The 5 Best Exercises for Chronic Pain

Exercise is one of the MAJOR keys to recovering from chronic pain.

There are many studies showing how exercise reduces pain and improves quality of life. However the exercise needs to be done in a certain way. Exercise for chronic pain works best when it is:

  • regular
  • safe
  • aerobic

For anyone, quality of life is a big picture concept. However inside this big picture are five domains, and exercise helps with all of them.

Regular, safe exercise will improve:

  • Pain levels – studies have shown that exercise is as effective for pain relief as taking anti-inflammatories and pregabalin (and with no side effects)
  • Exercise improves mood, especially depression and anxiety
  • Cognition – exercise helps you get a clearer head and better memory. This is partly because as it relieves pain, you can start to reduce medication which clouds your thinking
  • Physical function – as your body gets stronger, you’re more able to do more, and be stronger
  • Sleep – exercise helps you sleep better, and reduces fatigue. This is a huge factor in chronic pain recovery

Every single one of these domains have a big effect on your quality of life. Amazingly exercise helps all of them!

How Exercise Works on Chronic Pain

Here’s an image to help you see how exercise for chronic pain should be handled.

You’re high up in a burning building – this is what living with chronic pain is like. The only way to escape the building is thin plank, going out from the burning building to safe place. On either side of the plank is a huge drop.

Exercise for chronic pain is a balancing act

The thin plank in this metaphor is exercise, and it’s how you’re going to escape the burning building of chronic pain.

If you choose not to go out on the plank, you’ll stay in the burning building.)

To escape across the plank, you need balance. This means going slowly and carefully. If you run full tilt at the plank and trying to race across. you’re likely to overbalance and fall.

This means that if you used to run marathons, or play 80 minute soccer games, that’s not how you start your exercise regime.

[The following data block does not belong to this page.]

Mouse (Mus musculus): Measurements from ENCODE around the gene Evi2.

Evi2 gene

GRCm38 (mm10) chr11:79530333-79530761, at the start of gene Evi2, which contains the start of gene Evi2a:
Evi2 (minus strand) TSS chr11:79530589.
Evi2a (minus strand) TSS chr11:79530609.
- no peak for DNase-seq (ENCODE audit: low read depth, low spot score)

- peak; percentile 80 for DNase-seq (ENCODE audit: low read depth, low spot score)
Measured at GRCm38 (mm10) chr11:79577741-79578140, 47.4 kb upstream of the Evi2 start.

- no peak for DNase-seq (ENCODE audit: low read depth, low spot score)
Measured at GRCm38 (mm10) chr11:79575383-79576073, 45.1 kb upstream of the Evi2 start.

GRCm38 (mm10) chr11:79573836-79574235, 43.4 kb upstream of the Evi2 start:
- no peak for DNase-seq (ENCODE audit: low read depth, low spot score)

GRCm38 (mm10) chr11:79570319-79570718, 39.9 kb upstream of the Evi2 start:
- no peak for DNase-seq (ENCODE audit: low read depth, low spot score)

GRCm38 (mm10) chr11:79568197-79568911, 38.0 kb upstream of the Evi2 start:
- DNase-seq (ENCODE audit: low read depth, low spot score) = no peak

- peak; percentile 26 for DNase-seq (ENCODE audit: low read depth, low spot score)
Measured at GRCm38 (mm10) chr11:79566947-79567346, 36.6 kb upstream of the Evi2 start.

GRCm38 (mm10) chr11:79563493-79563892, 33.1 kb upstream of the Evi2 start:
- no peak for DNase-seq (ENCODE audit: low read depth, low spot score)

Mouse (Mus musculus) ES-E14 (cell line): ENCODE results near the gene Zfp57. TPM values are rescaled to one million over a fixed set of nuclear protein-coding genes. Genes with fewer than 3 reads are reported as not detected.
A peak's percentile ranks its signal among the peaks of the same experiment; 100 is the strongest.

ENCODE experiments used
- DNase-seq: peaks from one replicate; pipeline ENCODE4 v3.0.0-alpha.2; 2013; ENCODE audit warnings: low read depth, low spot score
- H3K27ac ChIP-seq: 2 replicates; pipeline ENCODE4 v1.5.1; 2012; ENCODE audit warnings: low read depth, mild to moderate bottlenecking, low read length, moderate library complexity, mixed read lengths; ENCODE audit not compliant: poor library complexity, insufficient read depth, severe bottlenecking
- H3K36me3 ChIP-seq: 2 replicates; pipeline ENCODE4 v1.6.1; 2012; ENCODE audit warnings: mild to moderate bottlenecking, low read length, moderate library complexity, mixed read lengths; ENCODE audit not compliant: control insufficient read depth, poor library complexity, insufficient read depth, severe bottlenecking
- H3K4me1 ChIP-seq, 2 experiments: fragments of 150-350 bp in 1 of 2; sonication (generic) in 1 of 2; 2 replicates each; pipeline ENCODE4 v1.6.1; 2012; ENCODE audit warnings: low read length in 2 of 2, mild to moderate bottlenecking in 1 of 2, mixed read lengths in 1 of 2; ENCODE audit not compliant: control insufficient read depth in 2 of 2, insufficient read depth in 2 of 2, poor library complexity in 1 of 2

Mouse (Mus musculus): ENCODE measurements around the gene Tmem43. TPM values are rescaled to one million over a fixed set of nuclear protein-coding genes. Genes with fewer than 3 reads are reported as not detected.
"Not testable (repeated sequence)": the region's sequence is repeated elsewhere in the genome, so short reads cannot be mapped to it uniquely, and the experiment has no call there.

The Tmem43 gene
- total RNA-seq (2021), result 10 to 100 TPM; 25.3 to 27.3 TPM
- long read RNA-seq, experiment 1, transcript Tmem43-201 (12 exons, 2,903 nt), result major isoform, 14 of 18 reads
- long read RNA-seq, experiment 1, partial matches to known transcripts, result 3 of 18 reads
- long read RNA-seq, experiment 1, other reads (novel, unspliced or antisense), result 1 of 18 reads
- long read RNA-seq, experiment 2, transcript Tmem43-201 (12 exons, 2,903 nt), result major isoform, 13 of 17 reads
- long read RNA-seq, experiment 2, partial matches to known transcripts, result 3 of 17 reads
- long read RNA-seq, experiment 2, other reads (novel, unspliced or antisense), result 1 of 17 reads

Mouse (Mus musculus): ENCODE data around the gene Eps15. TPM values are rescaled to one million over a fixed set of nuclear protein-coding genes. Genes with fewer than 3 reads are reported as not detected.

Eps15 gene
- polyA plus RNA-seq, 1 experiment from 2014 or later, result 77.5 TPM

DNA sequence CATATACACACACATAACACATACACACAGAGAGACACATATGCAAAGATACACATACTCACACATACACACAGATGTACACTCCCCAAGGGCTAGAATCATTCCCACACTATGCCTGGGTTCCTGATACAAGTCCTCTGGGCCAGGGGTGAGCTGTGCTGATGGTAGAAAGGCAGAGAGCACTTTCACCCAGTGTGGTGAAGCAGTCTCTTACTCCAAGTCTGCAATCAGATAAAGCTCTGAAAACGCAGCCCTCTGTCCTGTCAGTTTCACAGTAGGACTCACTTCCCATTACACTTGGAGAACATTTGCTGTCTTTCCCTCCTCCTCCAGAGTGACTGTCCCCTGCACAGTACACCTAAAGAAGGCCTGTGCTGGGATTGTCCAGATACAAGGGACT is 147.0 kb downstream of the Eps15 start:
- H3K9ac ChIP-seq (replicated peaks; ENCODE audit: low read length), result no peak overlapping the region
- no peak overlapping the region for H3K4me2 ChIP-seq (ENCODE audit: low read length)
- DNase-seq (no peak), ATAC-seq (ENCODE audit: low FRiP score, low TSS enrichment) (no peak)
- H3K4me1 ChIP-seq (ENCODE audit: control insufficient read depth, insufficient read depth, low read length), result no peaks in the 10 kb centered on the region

Instead, at Life After Pain, we use a very specific rule to get started exercising when you’ve been out of action for a while due to pain.

The ‘That’s Ridiculous’ Rule of Exercise when You’re In Pain

To begin exercising, choose he type of exercise you enjoy. It can walking, jogging, swimming or something else. Ideally, it should be an exercise can do regularly so becomes a habit.

The most important thing is to start with the amount of exercise that will not flare your pain system and and turn on your pain.

The amount of exercise you start with should make you say:

“That’s ridiculous! It’s way too little!”

If you ignore this rule, you’ll end up in boom and bust. Boom and bust is a great way to keep your pain system amplified and your chronic pain strong.

(Boom and Bust is when you overdo your exercise and your pain system flares. You’re incapacitated for a few days, and do nothing. And then, as soon as you feel better, you do overdo things again, and have a pain flare. And this repeats again and again and again.)

Don’t do this.

The best type of exercise for chronic pain is:

  1. Aerobic. This means you get to 50-60% of your maximum heart rate. A simple way to test this is that when you’re moving, and you can talk to someone at the same time (or whistle.)
  2. Manageable. Do a ridiculously small amount of exercise to start with
  3. Incremental. Gradually increase the amount you do – a little bit more each day. After a month, you’ll be amazed how far you’ve come.
Walking is a great exercise for pain relief and increased mobility

Types of Exercise for Chronic Pain Recovery

Most of the studies on exercise and chronic pain look at walking. Walking is a great mode of exercise, because it is:

  • Anti gravity (which is important if you’ve been sitting or lying down a lot)
  • Natural – our bodies designed to walk
  • Well balanced – all your muscles get used when you’re walking
  • Cardiovascular – walking increases heart rate and blood flow

In short, walking is great! And it’s proven it will increase your quality of life, especially when you slowly increase your speed of walking and your distance. (One fancy trick is to check the amount of steps you do each day with at Fitbit or similar.)

Other good forms of exercise are:

  • cycling
  • jogging
  • swimming
  • aqua jogging (low impact, very healthy)
  • skipping (great aerobic exercise, good in winter, great for coordination)

Tools like a treatmill of cycling machine are useful to keep exercising through winter and the height of summer. You can set the exact level of difficulty, and track your progress. However, it’s just as possible to do this without any machines.

The main aim is to keep your exercise under the level that will turn on your pain system’s protective mechanism.

The other key is to be regular. You can exercise 3-4 times a week, however a little bit every day is even better. The evidence is clear, this type of incremental exercise is a powerful way to reduce your pain and increase your quality of life.


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